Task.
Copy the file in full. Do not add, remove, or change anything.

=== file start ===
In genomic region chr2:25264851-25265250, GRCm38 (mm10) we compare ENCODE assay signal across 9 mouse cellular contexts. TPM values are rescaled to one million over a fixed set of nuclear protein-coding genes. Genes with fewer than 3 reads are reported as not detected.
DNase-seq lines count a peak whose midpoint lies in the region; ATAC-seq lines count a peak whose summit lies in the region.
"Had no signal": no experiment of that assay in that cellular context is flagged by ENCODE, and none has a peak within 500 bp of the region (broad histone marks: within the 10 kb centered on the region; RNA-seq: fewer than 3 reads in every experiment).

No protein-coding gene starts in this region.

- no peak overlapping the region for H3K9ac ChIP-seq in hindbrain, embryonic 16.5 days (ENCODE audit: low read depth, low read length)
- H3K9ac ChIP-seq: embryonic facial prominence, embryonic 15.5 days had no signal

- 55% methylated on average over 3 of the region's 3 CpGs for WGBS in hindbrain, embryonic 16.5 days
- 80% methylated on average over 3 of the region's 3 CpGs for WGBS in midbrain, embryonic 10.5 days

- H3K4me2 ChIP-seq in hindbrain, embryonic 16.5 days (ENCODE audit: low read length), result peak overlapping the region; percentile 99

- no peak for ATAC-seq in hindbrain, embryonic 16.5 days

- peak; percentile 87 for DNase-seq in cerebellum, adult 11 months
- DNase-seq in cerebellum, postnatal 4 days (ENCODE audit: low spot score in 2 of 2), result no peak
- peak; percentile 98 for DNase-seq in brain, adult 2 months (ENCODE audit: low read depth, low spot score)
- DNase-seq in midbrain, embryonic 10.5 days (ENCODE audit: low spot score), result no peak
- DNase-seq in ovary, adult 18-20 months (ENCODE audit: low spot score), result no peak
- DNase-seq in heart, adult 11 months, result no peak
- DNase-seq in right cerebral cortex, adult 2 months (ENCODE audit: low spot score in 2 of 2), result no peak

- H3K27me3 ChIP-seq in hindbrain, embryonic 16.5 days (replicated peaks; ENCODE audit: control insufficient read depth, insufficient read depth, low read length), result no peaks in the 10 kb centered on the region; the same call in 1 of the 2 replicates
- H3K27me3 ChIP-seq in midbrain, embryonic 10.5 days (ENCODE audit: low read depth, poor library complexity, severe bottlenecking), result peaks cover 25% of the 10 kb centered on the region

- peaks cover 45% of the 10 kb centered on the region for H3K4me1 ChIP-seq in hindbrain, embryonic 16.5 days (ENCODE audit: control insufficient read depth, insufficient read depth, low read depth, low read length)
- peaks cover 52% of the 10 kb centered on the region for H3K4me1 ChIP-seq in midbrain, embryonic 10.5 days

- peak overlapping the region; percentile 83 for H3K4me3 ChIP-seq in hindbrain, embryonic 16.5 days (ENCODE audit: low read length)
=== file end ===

In genomic region chr2:25264851-25265250, GRCm38 (mm10) we compare ENCODE assay signal across 9 mouse cellular contexts. TPM values are rescaled to one million over a fixed set of nuclear protein-coding genes. Genes with fewer than 3 reads are reported as not detected.
DNase-seq lines count a peak whose midpoint lies in the region; ATAC-seq lines count a peak whose summit lies in the region.
"Had no signal": no experiment of that assay in that cellular context is flagged by ENCODE, and none has a peak within 500 bp of the region (broad histone marks: within the 10 kb centered on the region; RNA-seq: fewer than 3 reads in every experiment).

No protein-coding gene starts in this region.

- no peak overlapping the region for H3K9ac ChIP-seq in hindbrain, embryonic 16.5 days (ENCODE audit: low read depth, low read length)
- H3K9ac ChIP-seq: embryonic facial prominence, embryonic 15.5 days had no signal

- 55% methylated on average over 3 of the region's 3 CpGs for WGBS in hindbrain, embryonic 16.5 days
- 80% methylated on average over 3 of the region's 3 CpGs for WGBS in midbrain, embryonic 10.5 days

- H3K4me2 ChIP-seq in hindbrain, embryonic 16.5 days (ENCODE audit: low read length), result peak overlapping the region; percentile 99

- no peak for ATAC-seq in hindbrain, embryonic 16.5 days

- peak; percentile 87 for DNase-seq in cerebellum, adult 11 months
- DNase-seq in cerebellum, postnatal 4 days (ENCODE audit: low spot score in 2 of 2), result no peak
- peak; percentile 98 for DNase-seq in brain, adult 2 months (ENCODE audit: low read depth, low spot score)
- DNase-seq in midbrain, embryonic 10.5 days (ENCODE audit: low spot score), result no peak
- DNase-seq in ovary, adult 18-20 months (ENCODE audit: low spot score), result no peak
- DNase-seq in heart, adult 11 months, result no peak
- DNase-seq in right cerebral cortex, adult 2 months (ENCODE audit: low spot score in 2 of 2), result no peak

- H3K27me3 ChIP-seq in hindbrain, embryonic 16.5 days (replicated peaks; ENCODE audit: control insufficient read depth, insufficient read depth, low read length), result no peaks in the 10 kb centered on the region; the same call in 1 of the 2 replicates
- H3K27me3 ChIP-seq in midbrain, embryonic 10.5 days (ENCODE audit: low read depth, poor library complexity, severe bottlenecking), result peaks cover 25% of the 10 kb centered on the region

- peaks cover 45% of the 10 kb centered on the region for H3K4me1 ChIP-seq in hindbrain, embryonic 16.5 days (ENCODE audit: control insufficient read depth, insufficient read depth, low read depth, low read length)
- peaks cover 52% of the 10 kb centered on the region for H3K4me1 ChIP-seq in midbrain, embryonic 10.5 days

- peak overlapping the region; percentile 83 for H3K4me3 ChIP-seq in hindbrain, embryonic 16.5 days (ENCODE audit: low read length)